Folded spectrum method Real Symmetric eigenpair with value closest to μ Preconditioned inverse iteration applied to (A - μI )2
MRRR algorithm[8] Real Symmetric Tridiagonal some or all eigenpairs O(n2) "Multiple Relatively Robust Representations" - Performs inverse iteration on a LDLT decomposition of the shifted matrix.

Direct calculation[edit]

While there is no simple algorithm to directly calculate eigenvalues for general matrices, there are numerous special classes of matrices where eigenvalues can be directly calculated. These include:

Triangular matrices[edit]

Since the determinant of a triangular matrix is the product of its diagonal entries, if T is triangular, then \scriptstyle \mathrm{det}\left ( \lambda I - T \right ) = {\prod}_i \left ( \lambda - T_{ii} \right ). Thus the eigenvalues of T are its diagonal entries.

Factorable polynomial equations[edit]

If p is any polynomial and p(A) = 0, then the eigenvalues of A also satisfy the same equation. If p happens to have a known factorization, then the eigenvalues of A lie among its roots.

For example, a projection is a square matrix P satisfying P2 = P. The roots of the corresponding scalar polynomial equation, λ2 = λ, are 0 and 1. Thus any projection has 0 and 1 for its eigenvalues. The multiplicity of 0 as an eigenvalue is the nullity of P, while the multiplicity of 1 is the rank of P.

Another example is a matrix A that satisfies A2 = α2I for some scalar α. The eigenvalues must be ±α. The projection operators

P_+=\frac{1}{2}\left(I+\frac{A}{\alpha}\right)
P_-=\frac{1}{2}\left(I-\frac{A}{\alpha}\right)

satisfy

AP_+=\alpha P_+ \quad AP_-=-\alpha P_-

and

P_+P_+=P_+ \quad P_-P_-=P_- \quad P_+P_-=P_-P_+=0.

The column spaces of P+ and P- are the eigenspaces of A corresponding to and , respectively.

2×2 matrices[edit]

For dimensions 2 through 4, formulas involving radicals exist that can be used to find the eigenvalues. While a common practice for 2×2 and 3×3 matrices, for 4×4 matrices the increasing complexity of the root formulas makes this approach less attractive.

For the 2×2 matrix

A = \begin{bmatrix} a  & b \\ c & d \end{bmatrix},

the characteristic polynomial is

{\rm det} \begin{bmatrix} \lambda - a & -b \\ -c & \lambda - d \end{bmatrix} = \lambda^2\, -\, \left( a + d \right )\lambda\, +\, \left ( ad - bc \right ) = \lambda^2\, -\, \lambda\, {\rm tr}(A)\, +\, {\rm det}(A).

Thus the eigenvalues can be found by using the quadratic formula:

\lambda = \frac{{\rm tr}(A) \pm \sqrt{{\rm tr}^2 (A) - 4 {\rm det}(A)}}{2}.

Defining \textstyle {\rm gap}\left ( A \right ) = \sqrt{{\rm tr}^2 (A) - 4 {\rm det}(A)} to be the distance between the two eigenvalues, it is straightforward to calculate

\frac{\part\lambda}{\part a} = \frac{1}{2}\left ( 1 \pm \frac{a - d}{{\rm gap}(A)} \right ),\qquad \frac{\part\lambda}{\part b} =  \frac{\pm c}{{\rm gap}(A)}

with similar formulas for c and d. From this it follows that the calculation is well-conditioned if the eigenvalues are isolated.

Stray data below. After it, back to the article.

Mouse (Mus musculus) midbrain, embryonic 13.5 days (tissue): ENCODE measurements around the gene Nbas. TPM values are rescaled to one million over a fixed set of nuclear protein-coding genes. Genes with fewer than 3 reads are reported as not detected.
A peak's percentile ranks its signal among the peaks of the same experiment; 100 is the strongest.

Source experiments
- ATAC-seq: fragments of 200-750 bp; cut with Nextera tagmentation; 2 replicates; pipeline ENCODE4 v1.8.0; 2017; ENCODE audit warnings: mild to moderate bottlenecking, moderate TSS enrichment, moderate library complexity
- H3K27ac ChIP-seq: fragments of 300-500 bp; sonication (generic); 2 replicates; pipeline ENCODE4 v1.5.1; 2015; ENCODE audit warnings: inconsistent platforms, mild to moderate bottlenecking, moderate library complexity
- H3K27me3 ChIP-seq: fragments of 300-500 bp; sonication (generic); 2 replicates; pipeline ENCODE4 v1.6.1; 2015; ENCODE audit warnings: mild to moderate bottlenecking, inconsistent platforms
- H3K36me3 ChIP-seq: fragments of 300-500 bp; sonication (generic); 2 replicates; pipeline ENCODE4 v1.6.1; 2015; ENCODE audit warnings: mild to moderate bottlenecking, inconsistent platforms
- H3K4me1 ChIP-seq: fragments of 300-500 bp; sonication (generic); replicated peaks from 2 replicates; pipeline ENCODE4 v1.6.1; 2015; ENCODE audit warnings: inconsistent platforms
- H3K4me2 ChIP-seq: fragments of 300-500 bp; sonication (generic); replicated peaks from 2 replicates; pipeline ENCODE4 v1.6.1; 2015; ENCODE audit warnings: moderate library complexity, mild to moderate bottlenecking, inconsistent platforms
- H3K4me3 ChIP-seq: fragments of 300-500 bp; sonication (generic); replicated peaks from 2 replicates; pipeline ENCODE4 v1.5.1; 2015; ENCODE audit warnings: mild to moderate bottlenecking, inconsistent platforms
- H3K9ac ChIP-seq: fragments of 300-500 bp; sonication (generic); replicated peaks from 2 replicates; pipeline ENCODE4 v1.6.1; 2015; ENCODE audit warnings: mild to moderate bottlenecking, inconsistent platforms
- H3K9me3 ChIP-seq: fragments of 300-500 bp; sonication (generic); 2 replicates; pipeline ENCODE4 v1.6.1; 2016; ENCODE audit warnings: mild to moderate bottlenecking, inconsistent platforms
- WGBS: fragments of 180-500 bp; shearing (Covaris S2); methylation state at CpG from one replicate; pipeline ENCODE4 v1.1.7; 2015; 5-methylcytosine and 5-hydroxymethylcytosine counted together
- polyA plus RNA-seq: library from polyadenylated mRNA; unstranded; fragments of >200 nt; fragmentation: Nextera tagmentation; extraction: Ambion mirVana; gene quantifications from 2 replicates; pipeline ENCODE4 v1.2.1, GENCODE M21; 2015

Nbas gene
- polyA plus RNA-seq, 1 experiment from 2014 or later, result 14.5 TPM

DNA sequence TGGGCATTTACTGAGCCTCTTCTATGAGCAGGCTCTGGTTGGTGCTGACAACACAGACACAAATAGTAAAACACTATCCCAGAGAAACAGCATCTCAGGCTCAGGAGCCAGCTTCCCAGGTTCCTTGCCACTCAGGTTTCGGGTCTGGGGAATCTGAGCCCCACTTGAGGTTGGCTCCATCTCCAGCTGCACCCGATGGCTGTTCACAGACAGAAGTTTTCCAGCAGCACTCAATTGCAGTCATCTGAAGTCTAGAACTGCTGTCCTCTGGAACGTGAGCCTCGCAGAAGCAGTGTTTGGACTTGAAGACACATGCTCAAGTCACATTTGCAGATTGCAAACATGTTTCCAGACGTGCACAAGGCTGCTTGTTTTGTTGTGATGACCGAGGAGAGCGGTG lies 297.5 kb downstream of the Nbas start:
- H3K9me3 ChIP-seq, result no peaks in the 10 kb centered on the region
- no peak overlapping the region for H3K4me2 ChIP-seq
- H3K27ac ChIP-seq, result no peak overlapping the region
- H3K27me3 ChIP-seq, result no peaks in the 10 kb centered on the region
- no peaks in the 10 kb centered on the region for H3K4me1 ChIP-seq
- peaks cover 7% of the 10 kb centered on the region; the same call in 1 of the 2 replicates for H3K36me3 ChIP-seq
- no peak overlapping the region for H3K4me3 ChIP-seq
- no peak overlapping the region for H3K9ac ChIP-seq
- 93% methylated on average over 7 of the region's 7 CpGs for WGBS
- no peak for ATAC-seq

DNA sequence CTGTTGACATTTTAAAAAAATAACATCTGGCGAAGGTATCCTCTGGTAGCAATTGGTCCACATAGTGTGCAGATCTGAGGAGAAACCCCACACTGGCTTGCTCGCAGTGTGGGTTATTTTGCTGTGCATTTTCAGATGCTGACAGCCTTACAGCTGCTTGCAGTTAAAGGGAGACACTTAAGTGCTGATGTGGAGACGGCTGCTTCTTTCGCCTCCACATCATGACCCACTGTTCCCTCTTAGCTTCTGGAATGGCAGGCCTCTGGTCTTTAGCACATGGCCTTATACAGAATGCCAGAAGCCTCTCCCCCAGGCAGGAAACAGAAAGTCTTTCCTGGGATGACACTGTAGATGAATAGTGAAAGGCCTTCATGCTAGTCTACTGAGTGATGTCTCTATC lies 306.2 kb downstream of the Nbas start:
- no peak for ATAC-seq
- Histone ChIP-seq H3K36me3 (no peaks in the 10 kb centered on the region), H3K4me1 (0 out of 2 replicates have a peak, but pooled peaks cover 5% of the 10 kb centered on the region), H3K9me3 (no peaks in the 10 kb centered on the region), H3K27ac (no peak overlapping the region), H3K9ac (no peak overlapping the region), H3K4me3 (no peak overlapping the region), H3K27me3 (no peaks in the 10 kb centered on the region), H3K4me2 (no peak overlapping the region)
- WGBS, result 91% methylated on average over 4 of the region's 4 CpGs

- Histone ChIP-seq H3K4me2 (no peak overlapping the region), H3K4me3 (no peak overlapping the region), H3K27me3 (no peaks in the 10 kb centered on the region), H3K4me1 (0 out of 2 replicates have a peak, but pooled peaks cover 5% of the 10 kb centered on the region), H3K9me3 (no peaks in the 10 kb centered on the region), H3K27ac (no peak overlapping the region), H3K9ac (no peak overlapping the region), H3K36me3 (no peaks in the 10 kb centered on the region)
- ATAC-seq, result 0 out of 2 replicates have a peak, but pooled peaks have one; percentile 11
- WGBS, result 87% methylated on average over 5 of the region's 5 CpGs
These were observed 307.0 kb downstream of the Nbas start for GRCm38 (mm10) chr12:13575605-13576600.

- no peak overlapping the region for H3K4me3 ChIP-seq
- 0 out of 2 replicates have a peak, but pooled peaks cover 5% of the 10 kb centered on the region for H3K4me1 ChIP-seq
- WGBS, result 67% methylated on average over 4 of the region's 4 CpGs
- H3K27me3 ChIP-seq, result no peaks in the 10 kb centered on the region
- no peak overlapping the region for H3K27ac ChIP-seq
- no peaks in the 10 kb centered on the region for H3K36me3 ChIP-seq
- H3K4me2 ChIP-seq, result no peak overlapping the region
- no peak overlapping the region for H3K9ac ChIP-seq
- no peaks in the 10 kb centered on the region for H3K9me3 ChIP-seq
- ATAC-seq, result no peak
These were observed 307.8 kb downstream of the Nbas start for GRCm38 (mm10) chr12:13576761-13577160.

Eigenvectors can be found by exploiting the Cayley-Hamilton theorem. If λ1, λ2 are the eigenvalues, then (A - λ1I )(A - λ2I ) = (A - λ2I )(A - λ1I ) = 0, so the columns of (A - λ2I ) are annihilated by (A - λ1I ) and vice versa. Assuming neither matrix is zero, the columns of each must include eigenvectors for the other eigenvalue. (If either matrix is zero, then A is a multiple of the identity and any non-zero vector is an eigenvector.)

For example, suppose

A = \begin{bmatrix} 4 & 3 \\ -2 & -3 \end{bmatrix},

then tr(A) = 4 - 3 = 1 and det(A) = 4(-3) - 3(-2) = -6, so the characteristic equation is

 0 = \lambda^2 - \lambda - 6 = (\lambda - 3)(\lambda + 2),

and the eigenvalues are 3 and -2. Now,

A - 3I = \begin{bmatrix} 1 & 3 \\ -2 & -6 \end{bmatrix}, \qquad  A + 2I = \begin{bmatrix} 6 & 3 \\ -2 & -1 \end{bmatrix}.

In both matrices, the columns are multiples of each other, so either column can be used. Thus, (1, -2) can be taken as an eigenvector associated with the eigenvalue -2, and (3, -1) as an eigenvector associated with the eigenvalue 3, as can be verified by multiplying them by A.

3×3 matrices[edit]

If A is a 3×3 matrix, then its characteristic equation can be expressed as:

{\rm det} \left( \alpha I - A \right) = \alpha^3 - \alpha^2 {\rm tr}(A) - \alpha \frac{1}{2}\left( {\rm tr}(A^2) - {\rm tr}^2(A) \right) - {\rm det}(A) = 0.

This equation may be solved using the methods of Cardano or Lagrange, but an affine change to A will simplify the expression considerably, and lead directly to a trigonometric solution. If A = pB + qI, then A and B have the same eigenvectors, and β is an eigenvalue of B if and only if α = + q is an eigenvalue of A. Letting \textstyle q = {\rm tr}(A)/3 and \textstyle p = {\rm tr} \left((A - qI)^2 / 6\right)^{1/2}, gives

{\rm det} \left( \beta I - B \right) = \beta^3 - 3 \beta - {\rm det}(B) = 0.